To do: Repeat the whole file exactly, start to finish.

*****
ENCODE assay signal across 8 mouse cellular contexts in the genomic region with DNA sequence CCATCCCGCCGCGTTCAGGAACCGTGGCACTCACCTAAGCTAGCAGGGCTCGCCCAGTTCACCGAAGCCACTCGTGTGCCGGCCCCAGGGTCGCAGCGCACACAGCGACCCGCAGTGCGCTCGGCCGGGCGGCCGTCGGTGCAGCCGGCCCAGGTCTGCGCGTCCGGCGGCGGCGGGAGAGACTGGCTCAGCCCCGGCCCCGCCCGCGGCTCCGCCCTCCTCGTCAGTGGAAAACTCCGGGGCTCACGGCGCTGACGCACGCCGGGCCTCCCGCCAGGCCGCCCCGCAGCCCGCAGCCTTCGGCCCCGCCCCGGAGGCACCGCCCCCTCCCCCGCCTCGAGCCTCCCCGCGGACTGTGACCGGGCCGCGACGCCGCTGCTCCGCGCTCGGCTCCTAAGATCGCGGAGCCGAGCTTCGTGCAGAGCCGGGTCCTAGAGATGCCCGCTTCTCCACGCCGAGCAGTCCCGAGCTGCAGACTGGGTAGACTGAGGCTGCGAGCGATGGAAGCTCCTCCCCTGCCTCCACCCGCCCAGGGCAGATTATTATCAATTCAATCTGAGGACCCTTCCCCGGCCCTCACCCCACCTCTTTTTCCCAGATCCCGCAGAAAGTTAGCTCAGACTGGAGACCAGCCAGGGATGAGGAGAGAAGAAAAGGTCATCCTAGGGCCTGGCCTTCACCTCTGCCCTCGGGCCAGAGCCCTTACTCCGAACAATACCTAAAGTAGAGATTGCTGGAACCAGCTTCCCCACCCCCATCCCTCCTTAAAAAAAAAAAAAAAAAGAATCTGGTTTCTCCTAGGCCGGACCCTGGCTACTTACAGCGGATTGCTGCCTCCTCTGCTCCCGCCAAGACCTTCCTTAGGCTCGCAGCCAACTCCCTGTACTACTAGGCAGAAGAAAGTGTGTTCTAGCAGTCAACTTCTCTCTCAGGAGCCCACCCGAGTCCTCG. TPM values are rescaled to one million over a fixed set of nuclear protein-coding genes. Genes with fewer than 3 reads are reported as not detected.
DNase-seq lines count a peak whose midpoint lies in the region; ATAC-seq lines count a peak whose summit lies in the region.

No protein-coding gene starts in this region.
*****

ENCODE assay signal across 8 mouse cellular contexts in the genomic region with DNA sequence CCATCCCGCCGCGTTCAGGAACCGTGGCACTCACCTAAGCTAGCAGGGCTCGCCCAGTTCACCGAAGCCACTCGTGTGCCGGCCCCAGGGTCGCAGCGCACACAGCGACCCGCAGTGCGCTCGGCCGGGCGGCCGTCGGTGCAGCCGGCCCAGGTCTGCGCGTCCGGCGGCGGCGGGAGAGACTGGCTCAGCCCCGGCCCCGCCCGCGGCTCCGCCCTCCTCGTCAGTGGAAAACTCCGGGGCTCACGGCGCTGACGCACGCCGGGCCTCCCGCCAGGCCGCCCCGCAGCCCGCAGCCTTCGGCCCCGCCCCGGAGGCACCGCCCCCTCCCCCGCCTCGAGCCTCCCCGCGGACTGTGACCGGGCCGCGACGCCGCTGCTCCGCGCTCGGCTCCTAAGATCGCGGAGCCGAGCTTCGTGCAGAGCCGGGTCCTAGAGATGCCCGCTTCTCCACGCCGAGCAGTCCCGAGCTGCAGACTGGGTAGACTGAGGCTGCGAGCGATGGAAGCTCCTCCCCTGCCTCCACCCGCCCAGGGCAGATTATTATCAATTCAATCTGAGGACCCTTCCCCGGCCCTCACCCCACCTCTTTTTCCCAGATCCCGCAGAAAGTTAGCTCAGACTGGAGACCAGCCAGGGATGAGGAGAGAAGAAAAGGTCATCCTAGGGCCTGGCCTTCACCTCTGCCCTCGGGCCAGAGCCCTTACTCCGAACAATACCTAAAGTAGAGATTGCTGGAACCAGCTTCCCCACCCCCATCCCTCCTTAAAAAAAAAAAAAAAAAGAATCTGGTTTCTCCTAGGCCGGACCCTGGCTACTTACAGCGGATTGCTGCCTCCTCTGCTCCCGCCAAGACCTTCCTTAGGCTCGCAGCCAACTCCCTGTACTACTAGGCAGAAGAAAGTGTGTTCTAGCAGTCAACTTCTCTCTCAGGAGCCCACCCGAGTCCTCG. TPM values are rescaled to one million over a fixed set of nuclear protein-coding genes. Genes with fewer than 3 reads are reported as not detected.
DNase-seq lines count a peak whose midpoint lies in the region; ATAC-seq lines count a peak whose summit lies in the region.

No protein-coding gene starts in this region.